government to cease hostilities and resume peace nego- the Arabian Sea. On 19 December, Normandy returned
tiations. During the six-month deployment Normandy to Norfolk just in time for the holidays.
again served as Adriatic air-space controller for OperaOn 20 June 2002, Normandy left the US East Coast on
tion Deny Flight, Sharp Guard, and Decisive Endeavor.
deployment. Again assigned to the George Washington
Battle Group, Normandy returned to Norfolk in December 2002.

1.5

Exercise Bright Star and Operation


In 2003, the ship was assigned to Cruiser-Destroyer
Southern Watch
[4]
Group 2.

On 3 October 1997, Normandy once again began a sixmonth deployment, this time as Air Defense Commander
of the USS George Washington battle group. Throughout the month of October, Normandy participated, along
with 27 other international units, in Exercise Bright Star
o the Egyptian coast. Upon completion of Bright Star,
Normandy was directed to proceed at best speed to the
Persian Gulf.

On 25 March 2005, Normandy left the East Coast with


the assault ship USS Kearsarge ESG, deployed to the
Mediterranean and Northern Persian Gulf. Normandy returned to Norfolk in October 2005.

In April of 2007 Normandy deployed on her 7 month


NATO cruise. Ships crew was awarded the Article 5
NATO Medal. She returned on Halloween after 200 days
of showing the ag, in the process becoming the rst ship
Beginning 16 November, Normandy, along with other to circumnavigate Africa. On this cruise, sailors on board
units of the George Washington battle group, transited earned their Bluenose and Emerald Shellback.
the Suez Canal, Red Sea, Gulf of Oman, and Arabian
Sea. In a record-setting ve days, Normandy and George On 13 January 2010, the Normandy was ordered to assist
eorts following the 2010 Haiti earthWashington entered the Persian Gulf and joined the USS in humanitarian
[5]
quake.
Nimitz Battle Group in an impressive show of force and
United Nation resolve with Iraq. Immediately, Normandy On 20 May 2010, the Normandy deployed to the Persian
assumed duties as the Ready Strike platform in the Gulf Gulf for a seven month deployment. It returned on 12
and, later, also assumed the duties as the air-defense com- December 2010 on a bitterly cold, snowy day.

3
In 2012, the Normandy deployed for two months to the
Baltic Sea in support of diplomatic relations in regards
to BaltOps 2012 and FRUKUS 2012 (France, Russia,
United Kingdom, and United States).
On 20 April 2015, the Normandy along with the USS
Theodore Roosevelt were deployed o the coast of Yemen
to intercept suspected Iranian weapons shipments intended for the Houthi rebels, who are locked in battle with
Yemeni government forces.[6]

Awards

USS Normandy received the Navy Unit Commendation,


the National Defense Service Medal, and the Southwest
Asia Service Medal (with two bronze stars) for her efforts in support of Operations Desert Shield and Desert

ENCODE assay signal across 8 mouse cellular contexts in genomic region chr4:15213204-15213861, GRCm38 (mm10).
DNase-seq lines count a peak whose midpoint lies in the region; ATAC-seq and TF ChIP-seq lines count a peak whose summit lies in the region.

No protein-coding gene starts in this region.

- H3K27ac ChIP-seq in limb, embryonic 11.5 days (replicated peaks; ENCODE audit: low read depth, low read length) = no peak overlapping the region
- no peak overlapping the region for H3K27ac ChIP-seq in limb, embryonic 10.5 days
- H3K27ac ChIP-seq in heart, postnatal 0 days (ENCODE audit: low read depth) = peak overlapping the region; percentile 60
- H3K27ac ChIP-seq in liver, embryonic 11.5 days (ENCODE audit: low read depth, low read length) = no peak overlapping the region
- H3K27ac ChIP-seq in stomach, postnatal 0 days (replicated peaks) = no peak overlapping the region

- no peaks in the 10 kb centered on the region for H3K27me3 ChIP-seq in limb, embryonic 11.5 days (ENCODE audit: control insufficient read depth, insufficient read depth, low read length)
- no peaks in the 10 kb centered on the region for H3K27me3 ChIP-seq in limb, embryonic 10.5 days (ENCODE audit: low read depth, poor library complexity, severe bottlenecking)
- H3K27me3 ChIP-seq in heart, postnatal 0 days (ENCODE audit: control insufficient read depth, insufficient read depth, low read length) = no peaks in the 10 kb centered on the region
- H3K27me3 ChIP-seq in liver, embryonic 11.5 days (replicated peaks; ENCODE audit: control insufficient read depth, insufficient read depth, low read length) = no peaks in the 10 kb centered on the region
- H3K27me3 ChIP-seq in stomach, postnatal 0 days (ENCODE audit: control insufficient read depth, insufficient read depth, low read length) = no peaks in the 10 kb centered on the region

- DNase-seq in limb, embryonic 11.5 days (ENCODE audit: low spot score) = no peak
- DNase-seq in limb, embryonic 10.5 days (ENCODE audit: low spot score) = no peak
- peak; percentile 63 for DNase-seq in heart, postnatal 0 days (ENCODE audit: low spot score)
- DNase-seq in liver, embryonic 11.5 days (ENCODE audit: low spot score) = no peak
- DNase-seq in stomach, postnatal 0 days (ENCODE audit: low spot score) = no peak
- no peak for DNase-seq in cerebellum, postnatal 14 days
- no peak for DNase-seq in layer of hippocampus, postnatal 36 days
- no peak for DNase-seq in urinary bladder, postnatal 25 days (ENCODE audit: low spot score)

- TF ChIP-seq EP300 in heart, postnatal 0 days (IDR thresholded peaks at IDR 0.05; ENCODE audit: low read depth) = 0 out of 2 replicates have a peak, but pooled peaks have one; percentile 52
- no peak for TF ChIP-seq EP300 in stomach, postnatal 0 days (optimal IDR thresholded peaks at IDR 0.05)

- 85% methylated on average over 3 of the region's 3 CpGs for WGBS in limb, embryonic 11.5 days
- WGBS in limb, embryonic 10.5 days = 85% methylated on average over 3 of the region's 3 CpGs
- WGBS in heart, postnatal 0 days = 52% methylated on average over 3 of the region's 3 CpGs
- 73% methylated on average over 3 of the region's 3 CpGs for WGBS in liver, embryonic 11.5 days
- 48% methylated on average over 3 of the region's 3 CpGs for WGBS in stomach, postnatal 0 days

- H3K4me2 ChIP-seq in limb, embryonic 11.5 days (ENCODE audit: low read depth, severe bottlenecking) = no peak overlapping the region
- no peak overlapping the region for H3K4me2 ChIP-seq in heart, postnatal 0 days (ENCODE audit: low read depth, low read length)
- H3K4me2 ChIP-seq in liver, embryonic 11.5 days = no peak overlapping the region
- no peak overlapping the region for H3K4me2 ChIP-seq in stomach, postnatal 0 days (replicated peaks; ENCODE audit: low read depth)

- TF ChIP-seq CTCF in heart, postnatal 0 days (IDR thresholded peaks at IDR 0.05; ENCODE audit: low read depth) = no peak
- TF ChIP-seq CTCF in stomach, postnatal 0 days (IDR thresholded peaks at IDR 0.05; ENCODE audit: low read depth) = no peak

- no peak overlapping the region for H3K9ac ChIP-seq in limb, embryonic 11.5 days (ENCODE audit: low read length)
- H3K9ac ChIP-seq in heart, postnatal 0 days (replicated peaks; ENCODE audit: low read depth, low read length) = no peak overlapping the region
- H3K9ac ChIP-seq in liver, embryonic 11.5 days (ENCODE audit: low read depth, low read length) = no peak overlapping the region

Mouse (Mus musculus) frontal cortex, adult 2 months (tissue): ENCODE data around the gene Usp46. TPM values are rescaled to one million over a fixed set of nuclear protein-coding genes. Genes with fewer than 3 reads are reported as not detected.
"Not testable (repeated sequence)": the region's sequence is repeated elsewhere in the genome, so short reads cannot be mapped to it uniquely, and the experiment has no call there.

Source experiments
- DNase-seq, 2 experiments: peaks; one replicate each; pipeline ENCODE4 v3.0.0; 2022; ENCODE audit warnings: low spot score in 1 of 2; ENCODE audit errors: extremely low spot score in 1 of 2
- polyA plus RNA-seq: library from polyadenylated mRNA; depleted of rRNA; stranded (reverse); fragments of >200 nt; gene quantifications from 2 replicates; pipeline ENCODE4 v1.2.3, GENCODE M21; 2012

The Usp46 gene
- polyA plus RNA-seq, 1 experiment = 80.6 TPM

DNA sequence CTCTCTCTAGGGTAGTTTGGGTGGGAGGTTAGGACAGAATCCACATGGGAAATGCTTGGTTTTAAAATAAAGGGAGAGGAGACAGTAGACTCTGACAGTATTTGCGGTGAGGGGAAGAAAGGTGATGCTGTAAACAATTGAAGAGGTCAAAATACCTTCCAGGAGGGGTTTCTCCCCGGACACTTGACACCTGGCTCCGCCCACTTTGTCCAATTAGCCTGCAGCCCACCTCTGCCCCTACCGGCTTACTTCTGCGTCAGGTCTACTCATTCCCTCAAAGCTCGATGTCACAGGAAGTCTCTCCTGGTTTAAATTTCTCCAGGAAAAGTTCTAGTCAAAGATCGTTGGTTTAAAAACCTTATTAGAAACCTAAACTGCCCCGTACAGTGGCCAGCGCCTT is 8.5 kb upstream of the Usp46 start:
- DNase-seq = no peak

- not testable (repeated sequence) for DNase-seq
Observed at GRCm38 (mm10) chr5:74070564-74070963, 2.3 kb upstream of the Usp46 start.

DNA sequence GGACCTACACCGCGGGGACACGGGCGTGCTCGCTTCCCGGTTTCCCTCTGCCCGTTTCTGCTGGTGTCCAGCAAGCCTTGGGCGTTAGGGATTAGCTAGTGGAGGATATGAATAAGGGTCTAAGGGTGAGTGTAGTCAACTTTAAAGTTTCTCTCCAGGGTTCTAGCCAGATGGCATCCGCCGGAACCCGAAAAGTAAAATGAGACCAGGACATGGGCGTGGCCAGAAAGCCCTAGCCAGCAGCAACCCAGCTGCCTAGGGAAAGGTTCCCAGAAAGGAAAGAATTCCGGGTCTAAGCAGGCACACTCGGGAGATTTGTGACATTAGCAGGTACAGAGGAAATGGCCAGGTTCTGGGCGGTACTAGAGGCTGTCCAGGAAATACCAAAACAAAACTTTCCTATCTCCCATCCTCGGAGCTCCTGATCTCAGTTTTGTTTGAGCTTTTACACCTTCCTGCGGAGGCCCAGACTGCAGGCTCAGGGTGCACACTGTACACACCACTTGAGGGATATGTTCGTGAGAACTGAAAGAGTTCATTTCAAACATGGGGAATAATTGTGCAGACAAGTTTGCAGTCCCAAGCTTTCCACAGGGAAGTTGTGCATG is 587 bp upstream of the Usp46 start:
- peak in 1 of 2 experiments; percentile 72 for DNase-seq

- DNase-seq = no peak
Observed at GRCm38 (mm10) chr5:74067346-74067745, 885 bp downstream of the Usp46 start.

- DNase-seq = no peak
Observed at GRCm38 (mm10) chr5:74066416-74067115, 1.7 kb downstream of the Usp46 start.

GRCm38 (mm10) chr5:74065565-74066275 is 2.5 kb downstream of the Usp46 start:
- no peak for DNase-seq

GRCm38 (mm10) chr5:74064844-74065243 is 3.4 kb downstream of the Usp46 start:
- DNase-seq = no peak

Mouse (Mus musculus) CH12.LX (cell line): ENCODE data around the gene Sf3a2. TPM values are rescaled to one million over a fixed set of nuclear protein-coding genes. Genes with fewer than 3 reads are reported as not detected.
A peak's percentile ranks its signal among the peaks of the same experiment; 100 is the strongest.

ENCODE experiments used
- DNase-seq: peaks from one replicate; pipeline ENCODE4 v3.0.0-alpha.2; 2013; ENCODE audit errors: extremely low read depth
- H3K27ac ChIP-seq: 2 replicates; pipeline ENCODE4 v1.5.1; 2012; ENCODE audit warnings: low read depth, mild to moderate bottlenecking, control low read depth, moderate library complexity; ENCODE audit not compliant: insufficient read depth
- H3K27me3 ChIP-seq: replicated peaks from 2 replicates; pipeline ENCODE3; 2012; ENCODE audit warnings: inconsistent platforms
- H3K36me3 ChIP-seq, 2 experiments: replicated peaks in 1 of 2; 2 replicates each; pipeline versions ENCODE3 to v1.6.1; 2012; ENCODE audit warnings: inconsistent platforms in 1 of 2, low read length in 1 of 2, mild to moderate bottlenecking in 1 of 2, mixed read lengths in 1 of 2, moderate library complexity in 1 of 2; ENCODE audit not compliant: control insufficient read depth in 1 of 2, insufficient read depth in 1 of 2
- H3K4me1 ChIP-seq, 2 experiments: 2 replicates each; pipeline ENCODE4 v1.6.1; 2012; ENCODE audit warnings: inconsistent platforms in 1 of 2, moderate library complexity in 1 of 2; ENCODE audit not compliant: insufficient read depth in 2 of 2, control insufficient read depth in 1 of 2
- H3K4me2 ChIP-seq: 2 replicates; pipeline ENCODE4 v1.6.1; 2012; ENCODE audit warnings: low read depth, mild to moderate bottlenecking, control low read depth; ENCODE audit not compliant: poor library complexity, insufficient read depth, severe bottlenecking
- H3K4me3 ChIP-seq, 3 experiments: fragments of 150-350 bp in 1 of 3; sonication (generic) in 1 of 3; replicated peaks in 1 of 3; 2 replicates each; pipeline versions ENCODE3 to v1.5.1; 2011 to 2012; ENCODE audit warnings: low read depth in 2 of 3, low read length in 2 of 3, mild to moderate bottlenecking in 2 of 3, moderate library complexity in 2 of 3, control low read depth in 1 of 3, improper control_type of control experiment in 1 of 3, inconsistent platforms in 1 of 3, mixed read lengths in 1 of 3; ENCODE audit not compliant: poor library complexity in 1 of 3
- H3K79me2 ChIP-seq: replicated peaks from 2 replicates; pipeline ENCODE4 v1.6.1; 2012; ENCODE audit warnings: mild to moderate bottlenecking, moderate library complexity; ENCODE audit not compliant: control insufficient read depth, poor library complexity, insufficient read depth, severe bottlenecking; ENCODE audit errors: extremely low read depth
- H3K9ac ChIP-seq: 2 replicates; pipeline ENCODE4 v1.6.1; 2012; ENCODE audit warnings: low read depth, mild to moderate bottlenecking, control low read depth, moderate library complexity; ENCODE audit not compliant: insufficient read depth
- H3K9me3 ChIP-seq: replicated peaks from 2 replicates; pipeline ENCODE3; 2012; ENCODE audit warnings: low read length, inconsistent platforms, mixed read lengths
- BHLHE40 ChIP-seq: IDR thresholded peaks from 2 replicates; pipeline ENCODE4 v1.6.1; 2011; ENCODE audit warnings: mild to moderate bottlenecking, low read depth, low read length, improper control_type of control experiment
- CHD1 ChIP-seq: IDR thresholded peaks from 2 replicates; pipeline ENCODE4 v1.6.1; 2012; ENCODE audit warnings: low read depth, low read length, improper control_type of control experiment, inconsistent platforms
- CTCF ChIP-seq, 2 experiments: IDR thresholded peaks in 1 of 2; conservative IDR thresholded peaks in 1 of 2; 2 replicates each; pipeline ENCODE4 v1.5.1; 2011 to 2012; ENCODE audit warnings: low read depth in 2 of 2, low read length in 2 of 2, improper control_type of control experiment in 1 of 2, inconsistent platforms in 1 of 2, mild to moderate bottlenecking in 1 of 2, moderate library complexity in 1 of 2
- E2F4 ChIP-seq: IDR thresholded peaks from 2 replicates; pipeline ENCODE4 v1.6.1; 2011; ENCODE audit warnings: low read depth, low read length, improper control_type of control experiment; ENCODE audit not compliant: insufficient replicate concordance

Storm. She was awarded her second Navy Unit Commendation Medal in June 1994 for her extensive participation in events commemorating D-Day. Normandy
was awarded her third Navy Unit Commendation and the
Meritorious Unit Commendation for her actions during
her time in the Adriatic. In 1997, she won the Marjorie
Sterrett Battleship Fund Award for the Atlantic Fleet.
Along with the 1998 title Most Tomahawks shot by a US
Navy cruiser,[7] USS Normandy holds three Battle E
Awards for overall ship-wide excellence in performance.

Notes

[1] USS Normandy (CG 60)


[2] Rip, Michael Russell and Hasik, James M.:The Precision
Revolution: GPS and the Future of Aerial Warfare. Naval
Institute Press, 2002. ISBN 1-55750-973-5. Page 226
[3] Rip and Hasik, op. cit., pp. 227228
[4] World Navies Today: US Navy Aircraft Carriers & Surface Combatants, Retrieved May 2012
[5] Bacon, Lance M. (13 January 2010). Carl Vinson, 6
Other Ships Headed to Haiti. Navy Times. Retrieved
13 January 2010.
[6] US aircraft carrier sent to block Iranian shipments to
Yemen. Retrieved Fox News. Check date values in: |accessdate= (help)
[7] CG 60 Normandy Vanguards of Victory

References
This article includes information collected from the
Naval Vessel Register, which, as a U.S. government
publication, is in the public domain. The entry can
be found here.

5 External links
Ocial web site
USS Normandy webpage

6 TEXT AND IMAGE SOURCES, CONTRIBUTORS, AND LICENSES

Text and image sources, contributors, and licenses

6.1

Text

USS Normandy Source: http://en.wikipedia.org/wiki/USS_Normandy?oldid=662803867 Contributors: Jinian, David Newton, Lou


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6.2

Images

File:B_l2.jpg Source: https://upload.wikimedia.org/wikipedia/commons/9/9c/B_l2.jpg License: Public domain Contributors: Oce of the


Assistance Secretary of Defense - Brieng of 18 September 1995 Original artist: US government agency
File:B_l3.jpg Source: https://upload.wikimedia.org/wikipedia/commons/1/1f/B_l3.jpg License: Public domain Contributors: Oce of the
Assistance Secretary of Defense - Brieng of 18 September 1995 Original artist: US government agency
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File:USS_Normandy_CG-60_Crest.png Source: https://upload.wikimedia.org/wikipedia/commons/d/de/USS_Normandy_CG-60_
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File:USS_Normandy_is_underway.jpg
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underway.jpg License: Public domain Contributors: https://www.flickr.com/photos/usnavy/15156372719/ Original artist: (U.S. Navy
photo by Mass Communication Seaman Anthony N. Hilkowski/Released) 140923-N-ZF498-142

6.3